• Tom Vogel says:

      November 19, 2013 at 10:08 am

      We try to label everything local pretty clearly, knowing that’s a big selling point for our customers. I’ll just throw in a holiday plug for co-ops here—people are often surprised at how much local food you can get in MN in the winter. Obviously, fresh produce can be a bit of a challenge, but we also sell great homemade baked items, specialty meats and cheeses, and locally made apparel & crafts.

      • Joe says:

        November 19, 2013 at 10:17 am

        Are locally grown greens available in the winter months? If so, what are they?

    • Gail M. Weber says:

      November 19, 2013 at 10:09 am

      Well since you asked…. my magazine, Exploring TOSCA is the best source of local arts and cultural events you can find in Minnesota. The print publication is my “brick and mortar.” We have been publishing for 7 years now. Our website is tctosca.com.

      Our subscribers, that pay to receive the magazine are well-educated and more likely to support local businesses in my opinion.

      • Ryan North says:

        November 19, 2013 at 10:17 am

        Is TOSCA an acronym?

  • Bernice Vetsch says:

    November 19, 2013 at 10:01 am

    I do very little retail shopping and try always to buy used items (clothing, books, DVDs) rather than new, but I do love to eat out at small, independent neighborhood restaurants that serve farm-to-table meals.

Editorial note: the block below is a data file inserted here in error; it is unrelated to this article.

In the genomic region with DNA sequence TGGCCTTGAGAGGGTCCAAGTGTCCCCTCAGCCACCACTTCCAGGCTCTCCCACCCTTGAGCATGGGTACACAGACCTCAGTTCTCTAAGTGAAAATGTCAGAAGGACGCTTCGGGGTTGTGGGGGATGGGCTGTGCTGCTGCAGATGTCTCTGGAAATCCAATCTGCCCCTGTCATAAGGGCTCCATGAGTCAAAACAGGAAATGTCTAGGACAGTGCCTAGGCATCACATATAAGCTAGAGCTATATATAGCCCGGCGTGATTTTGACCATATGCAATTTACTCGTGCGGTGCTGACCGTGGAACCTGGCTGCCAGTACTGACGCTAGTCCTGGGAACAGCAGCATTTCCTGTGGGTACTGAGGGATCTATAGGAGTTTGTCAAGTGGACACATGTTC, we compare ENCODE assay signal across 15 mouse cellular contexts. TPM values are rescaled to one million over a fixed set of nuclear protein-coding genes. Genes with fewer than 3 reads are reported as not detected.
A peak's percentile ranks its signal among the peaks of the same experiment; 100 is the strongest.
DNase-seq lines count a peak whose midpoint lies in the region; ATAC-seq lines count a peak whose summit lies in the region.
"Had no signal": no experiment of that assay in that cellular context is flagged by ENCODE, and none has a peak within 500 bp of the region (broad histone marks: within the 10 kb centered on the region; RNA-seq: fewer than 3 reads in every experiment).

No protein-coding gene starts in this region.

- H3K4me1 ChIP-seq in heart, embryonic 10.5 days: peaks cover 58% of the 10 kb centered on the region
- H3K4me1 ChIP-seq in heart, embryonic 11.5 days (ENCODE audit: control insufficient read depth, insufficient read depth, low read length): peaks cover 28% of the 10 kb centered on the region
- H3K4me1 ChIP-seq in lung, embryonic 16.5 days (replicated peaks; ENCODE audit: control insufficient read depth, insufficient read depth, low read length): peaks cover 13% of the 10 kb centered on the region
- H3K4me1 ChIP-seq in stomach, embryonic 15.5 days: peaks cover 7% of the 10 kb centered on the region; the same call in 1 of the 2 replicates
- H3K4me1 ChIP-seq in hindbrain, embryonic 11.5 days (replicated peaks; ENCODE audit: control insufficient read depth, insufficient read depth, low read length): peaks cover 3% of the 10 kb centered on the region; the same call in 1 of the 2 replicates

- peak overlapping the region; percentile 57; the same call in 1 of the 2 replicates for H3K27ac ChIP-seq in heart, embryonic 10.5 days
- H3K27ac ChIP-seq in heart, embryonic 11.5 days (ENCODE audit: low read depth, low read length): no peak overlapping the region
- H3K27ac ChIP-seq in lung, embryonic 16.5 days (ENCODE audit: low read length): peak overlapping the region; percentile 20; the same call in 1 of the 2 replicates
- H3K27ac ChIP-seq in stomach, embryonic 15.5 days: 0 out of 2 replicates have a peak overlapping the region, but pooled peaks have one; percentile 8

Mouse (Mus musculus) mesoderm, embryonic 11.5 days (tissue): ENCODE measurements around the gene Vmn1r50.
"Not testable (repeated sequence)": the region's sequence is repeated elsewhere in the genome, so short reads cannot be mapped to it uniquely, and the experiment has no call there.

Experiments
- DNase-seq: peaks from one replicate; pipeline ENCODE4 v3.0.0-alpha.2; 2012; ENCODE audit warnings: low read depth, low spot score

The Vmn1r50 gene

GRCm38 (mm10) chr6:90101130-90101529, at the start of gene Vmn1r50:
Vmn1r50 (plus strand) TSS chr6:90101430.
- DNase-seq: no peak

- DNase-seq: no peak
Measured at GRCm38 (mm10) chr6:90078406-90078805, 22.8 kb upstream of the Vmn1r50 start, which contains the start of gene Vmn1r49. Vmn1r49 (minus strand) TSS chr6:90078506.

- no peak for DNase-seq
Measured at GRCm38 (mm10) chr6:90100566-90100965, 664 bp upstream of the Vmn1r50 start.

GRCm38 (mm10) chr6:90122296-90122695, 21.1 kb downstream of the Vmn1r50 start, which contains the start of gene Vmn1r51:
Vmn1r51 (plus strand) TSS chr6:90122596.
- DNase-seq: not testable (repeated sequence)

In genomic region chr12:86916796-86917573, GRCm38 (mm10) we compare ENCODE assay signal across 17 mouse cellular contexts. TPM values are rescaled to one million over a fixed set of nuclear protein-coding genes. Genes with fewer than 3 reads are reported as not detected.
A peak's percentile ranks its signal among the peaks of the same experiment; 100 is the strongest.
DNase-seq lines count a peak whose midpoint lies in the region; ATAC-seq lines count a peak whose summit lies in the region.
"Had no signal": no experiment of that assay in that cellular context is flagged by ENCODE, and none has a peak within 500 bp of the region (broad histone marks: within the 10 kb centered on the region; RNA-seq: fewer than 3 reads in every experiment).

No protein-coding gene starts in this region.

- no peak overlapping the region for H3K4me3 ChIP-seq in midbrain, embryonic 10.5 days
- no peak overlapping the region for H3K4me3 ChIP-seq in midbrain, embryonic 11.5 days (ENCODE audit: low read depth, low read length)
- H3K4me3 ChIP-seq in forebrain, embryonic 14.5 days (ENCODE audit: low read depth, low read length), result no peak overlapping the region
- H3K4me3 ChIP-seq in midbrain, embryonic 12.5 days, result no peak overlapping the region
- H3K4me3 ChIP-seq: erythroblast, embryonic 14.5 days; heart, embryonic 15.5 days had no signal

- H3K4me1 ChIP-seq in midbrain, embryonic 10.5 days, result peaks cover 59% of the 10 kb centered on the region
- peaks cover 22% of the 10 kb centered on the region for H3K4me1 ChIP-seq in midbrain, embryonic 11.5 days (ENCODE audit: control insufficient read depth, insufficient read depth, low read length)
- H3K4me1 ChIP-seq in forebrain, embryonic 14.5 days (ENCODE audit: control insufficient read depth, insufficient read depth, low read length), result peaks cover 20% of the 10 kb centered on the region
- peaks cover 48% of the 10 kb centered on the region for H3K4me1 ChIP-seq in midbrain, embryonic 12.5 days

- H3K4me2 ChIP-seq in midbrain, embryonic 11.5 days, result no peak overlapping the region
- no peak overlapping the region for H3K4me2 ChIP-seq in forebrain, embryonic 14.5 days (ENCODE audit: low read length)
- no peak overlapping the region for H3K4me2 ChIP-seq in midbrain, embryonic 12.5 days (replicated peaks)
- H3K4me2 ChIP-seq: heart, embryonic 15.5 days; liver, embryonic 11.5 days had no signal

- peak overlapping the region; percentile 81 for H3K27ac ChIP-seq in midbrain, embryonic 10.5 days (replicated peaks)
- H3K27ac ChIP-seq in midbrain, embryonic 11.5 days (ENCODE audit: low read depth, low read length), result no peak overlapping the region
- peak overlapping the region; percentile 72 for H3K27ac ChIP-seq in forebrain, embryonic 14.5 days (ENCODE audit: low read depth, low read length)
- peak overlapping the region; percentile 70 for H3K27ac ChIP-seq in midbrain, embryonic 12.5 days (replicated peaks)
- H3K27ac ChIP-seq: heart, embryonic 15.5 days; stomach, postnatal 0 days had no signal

• Ryan North says:

      November 19, 2013 at 10:05 am

      Bernice… can you put into words the difference you feel when you eat out that way?

      • Gail M. Weber says:

        November 19, 2013 at 10:17 am

        This is a great conversation. I have learned so much in such a short period of time and feel very motivated to look further into many of the things mentioned here. I love the Holiday Bus Tour idea. And the Metro IBA concept.

  • Joe says:

    November 19, 2013 at 10:11 am

    Slightly off topic, but has the show Portlandia helped or hurt with Moss Envy and Seward’s efforts?

    • Ryan North says:

      November 19, 2013 at 10:12 am

      HA! No, it’s helped. We’ve put more birds on things.

    • Tom Vogel says:

      November 19, 2013 at 10:15 am

      I don’t know if it’s big enough to have had an impact. Among ourselves, we get a kick out of the depiction of co-ops and locavores. I think most people watching that show are in on the joke.